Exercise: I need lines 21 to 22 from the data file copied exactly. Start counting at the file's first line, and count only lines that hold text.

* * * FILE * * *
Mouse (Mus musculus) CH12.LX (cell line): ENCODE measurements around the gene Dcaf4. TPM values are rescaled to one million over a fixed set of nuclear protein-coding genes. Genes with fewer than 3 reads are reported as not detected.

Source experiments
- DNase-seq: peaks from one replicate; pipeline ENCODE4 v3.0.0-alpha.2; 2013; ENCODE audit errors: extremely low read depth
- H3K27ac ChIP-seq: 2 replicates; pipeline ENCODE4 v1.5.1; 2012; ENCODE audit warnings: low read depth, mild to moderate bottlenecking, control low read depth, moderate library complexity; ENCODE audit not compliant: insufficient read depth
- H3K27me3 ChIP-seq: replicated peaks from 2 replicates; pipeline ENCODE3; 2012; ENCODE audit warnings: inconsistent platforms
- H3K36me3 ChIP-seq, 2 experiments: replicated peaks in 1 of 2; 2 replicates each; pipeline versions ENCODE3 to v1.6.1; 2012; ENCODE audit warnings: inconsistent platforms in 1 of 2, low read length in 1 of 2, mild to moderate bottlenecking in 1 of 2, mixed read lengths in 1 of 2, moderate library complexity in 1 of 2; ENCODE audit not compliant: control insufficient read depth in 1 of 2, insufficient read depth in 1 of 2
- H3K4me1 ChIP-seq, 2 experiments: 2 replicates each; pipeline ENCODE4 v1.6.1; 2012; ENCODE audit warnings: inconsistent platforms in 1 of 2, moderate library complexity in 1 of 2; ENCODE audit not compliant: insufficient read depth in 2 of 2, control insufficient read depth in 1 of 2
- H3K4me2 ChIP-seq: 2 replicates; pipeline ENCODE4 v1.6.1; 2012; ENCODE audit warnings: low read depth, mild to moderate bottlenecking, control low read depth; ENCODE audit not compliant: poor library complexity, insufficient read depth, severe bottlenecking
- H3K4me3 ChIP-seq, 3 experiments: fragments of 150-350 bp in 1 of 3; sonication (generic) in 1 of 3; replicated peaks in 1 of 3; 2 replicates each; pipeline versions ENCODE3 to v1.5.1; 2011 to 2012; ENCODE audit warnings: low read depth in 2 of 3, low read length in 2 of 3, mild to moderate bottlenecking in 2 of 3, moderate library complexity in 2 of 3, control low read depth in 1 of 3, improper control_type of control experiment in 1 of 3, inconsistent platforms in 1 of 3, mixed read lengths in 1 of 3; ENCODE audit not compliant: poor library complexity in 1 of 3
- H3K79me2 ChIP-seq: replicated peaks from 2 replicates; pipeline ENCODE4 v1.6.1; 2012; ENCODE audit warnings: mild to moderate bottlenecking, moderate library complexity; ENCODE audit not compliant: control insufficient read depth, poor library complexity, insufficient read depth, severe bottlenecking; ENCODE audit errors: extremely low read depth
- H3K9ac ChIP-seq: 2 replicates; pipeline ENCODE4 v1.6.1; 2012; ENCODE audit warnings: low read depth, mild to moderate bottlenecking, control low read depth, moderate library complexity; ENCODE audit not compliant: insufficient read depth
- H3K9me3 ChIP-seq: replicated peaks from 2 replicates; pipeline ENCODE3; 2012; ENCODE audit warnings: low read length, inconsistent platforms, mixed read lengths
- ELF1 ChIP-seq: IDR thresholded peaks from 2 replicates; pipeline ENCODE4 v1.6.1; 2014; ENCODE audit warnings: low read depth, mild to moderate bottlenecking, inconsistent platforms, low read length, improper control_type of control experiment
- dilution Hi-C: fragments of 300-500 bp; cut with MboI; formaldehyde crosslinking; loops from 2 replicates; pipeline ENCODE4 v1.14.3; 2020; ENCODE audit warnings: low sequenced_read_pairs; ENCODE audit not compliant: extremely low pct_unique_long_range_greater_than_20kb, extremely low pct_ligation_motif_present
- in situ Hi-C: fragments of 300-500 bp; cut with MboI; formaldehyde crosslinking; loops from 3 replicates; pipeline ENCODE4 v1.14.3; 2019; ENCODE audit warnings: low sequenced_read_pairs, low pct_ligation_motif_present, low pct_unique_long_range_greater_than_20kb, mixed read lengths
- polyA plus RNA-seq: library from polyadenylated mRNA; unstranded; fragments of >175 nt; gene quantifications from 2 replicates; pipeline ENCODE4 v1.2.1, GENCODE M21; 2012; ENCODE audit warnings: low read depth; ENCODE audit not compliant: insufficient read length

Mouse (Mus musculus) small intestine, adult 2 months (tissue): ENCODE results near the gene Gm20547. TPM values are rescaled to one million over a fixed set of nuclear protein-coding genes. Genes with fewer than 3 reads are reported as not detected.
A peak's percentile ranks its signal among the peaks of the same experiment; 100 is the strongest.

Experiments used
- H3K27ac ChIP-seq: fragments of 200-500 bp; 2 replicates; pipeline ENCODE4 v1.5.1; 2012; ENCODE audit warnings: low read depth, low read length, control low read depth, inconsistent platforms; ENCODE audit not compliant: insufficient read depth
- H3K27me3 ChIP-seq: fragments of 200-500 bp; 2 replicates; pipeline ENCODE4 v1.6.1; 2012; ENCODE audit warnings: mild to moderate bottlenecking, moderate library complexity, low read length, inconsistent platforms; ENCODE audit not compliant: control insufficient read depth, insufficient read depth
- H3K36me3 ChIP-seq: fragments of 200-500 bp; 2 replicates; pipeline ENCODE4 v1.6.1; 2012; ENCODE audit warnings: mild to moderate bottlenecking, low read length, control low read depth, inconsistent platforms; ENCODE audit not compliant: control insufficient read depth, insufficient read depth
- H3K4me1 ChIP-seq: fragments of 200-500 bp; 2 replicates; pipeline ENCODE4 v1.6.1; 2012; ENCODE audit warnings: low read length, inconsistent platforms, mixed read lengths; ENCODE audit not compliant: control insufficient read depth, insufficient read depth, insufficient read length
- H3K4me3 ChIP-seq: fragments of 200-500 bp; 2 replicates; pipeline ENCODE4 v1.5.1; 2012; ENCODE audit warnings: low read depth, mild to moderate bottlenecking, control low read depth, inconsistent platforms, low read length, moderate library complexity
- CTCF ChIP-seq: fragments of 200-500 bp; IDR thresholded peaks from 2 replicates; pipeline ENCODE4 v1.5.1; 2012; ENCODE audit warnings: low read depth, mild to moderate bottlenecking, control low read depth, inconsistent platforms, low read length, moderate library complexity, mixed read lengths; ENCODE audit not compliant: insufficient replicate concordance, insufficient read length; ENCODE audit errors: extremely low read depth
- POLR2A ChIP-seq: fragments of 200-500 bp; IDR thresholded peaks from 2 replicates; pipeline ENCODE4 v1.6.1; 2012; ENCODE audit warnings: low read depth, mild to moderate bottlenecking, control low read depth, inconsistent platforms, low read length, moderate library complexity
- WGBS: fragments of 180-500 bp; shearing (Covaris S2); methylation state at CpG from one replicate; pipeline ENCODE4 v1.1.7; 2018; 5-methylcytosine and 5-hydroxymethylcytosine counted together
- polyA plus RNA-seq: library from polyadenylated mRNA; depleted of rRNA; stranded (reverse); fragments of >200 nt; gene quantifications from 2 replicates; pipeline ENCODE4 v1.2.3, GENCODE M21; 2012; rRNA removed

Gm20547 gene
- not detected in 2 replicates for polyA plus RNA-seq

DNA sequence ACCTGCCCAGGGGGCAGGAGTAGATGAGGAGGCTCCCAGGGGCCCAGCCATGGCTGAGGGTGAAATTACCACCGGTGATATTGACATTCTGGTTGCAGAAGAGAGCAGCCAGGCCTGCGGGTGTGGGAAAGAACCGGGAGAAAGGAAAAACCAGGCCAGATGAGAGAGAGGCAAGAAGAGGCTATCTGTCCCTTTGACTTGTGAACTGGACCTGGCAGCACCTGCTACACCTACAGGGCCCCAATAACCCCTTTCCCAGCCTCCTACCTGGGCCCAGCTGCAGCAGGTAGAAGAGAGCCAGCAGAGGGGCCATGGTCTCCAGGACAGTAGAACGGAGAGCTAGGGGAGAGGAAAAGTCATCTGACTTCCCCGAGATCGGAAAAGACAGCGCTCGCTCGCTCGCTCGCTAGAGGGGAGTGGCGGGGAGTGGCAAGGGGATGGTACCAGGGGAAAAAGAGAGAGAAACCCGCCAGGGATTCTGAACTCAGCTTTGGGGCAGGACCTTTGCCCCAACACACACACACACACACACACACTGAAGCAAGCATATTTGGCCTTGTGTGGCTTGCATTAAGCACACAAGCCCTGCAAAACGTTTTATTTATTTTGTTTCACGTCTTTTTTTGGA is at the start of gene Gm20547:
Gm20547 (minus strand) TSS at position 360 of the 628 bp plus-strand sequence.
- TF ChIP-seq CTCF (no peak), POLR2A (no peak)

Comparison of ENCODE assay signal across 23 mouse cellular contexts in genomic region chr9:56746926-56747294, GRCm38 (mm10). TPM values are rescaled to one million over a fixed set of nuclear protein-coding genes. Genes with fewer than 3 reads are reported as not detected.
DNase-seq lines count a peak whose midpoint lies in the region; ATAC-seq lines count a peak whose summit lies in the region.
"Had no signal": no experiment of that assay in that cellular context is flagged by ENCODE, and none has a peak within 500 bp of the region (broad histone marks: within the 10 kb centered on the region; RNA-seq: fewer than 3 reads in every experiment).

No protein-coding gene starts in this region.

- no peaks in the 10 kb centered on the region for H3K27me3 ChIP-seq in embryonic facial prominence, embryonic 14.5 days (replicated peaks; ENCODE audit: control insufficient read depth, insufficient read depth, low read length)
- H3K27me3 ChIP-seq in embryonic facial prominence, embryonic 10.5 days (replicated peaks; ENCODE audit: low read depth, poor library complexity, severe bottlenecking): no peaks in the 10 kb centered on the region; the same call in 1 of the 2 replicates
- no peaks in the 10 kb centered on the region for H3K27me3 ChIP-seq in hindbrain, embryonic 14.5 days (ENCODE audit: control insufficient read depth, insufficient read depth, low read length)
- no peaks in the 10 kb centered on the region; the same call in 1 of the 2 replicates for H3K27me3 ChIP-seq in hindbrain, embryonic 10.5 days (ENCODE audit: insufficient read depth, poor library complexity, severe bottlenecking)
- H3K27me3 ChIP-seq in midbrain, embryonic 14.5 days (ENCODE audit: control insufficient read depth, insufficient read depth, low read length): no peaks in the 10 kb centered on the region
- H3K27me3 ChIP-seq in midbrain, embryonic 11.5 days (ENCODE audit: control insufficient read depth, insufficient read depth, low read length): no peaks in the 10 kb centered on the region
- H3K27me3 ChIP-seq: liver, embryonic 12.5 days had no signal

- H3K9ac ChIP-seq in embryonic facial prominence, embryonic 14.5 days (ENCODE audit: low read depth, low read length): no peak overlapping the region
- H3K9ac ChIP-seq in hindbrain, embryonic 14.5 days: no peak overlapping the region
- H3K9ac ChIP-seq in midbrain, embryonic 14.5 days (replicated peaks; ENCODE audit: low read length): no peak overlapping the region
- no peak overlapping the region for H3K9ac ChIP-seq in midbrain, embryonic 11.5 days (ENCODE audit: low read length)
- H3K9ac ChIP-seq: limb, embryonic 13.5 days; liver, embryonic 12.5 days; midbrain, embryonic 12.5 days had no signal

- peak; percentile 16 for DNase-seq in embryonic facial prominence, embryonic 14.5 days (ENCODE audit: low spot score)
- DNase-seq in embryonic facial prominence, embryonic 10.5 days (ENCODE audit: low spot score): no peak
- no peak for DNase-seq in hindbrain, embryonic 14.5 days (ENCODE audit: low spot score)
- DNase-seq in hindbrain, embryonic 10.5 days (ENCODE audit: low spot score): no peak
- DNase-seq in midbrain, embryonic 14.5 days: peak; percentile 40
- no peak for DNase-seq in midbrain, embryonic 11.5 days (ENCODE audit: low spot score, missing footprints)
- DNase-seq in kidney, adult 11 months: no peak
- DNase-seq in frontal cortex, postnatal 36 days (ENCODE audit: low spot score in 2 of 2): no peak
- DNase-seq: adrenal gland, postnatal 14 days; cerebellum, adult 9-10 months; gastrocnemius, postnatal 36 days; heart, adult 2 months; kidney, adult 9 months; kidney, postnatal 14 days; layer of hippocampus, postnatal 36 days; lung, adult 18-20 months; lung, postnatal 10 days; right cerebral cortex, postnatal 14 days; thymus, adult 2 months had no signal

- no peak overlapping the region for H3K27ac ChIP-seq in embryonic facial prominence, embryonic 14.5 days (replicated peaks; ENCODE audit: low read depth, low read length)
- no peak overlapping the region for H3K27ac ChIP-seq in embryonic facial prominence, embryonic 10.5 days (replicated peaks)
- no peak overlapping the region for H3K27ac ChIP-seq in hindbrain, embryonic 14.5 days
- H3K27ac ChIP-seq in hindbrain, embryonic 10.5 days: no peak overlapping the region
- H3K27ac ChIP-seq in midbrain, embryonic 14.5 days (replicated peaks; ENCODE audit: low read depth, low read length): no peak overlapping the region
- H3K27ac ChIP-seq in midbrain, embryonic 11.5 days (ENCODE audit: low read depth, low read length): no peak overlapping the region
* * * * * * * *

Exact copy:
- H3K27me3 ChIP-seq: fragments of 200-500 bp; 2 replicates; pipeline ENCODE4 v1.6.1; 2012; ENCODE audit warnings: mild to moderate bottlenecking, moderate library complexity, low read length, inconsistent platforms; ENCODE audit not compliant: control insufficient read depth, insufficient read depth
- H3K36me3 ChIP-seq: fragments of 200-500 bp; 2 replicates; pipeline ENCODE4 v1.6.1; 2012; ENCODE audit warnings: mild to moderate bottlenecking, low read length, control low read depth, inconsistent platforms; ENCODE audit not compliant: control insufficient read depth, insufficient read depth